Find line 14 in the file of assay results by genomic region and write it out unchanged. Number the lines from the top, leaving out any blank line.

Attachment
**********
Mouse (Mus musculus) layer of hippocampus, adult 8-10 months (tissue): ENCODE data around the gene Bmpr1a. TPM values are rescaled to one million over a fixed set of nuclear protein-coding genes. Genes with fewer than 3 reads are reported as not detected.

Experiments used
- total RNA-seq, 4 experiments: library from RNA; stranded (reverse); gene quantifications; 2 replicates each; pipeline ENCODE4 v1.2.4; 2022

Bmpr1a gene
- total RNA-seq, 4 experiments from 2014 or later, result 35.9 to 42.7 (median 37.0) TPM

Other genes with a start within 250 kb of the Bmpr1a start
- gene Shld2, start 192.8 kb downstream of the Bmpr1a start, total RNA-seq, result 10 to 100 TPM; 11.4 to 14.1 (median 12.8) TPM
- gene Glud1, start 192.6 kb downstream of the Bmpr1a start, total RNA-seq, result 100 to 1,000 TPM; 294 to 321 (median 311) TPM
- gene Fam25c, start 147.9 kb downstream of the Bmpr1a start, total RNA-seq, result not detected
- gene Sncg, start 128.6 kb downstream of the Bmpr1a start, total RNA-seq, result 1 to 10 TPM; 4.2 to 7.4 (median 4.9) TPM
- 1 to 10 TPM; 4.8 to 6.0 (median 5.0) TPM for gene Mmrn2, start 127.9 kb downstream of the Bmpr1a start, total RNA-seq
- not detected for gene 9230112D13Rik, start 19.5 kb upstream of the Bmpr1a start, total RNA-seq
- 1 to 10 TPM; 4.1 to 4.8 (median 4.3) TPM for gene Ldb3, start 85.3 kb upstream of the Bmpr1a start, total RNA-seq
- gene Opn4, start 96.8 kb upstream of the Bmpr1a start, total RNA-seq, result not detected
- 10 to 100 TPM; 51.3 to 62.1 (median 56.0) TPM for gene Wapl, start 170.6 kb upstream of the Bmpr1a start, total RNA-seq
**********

- gene Opn4, start 96.8 kb upstream of the Bmpr1a start, total RNA-seq, result not detected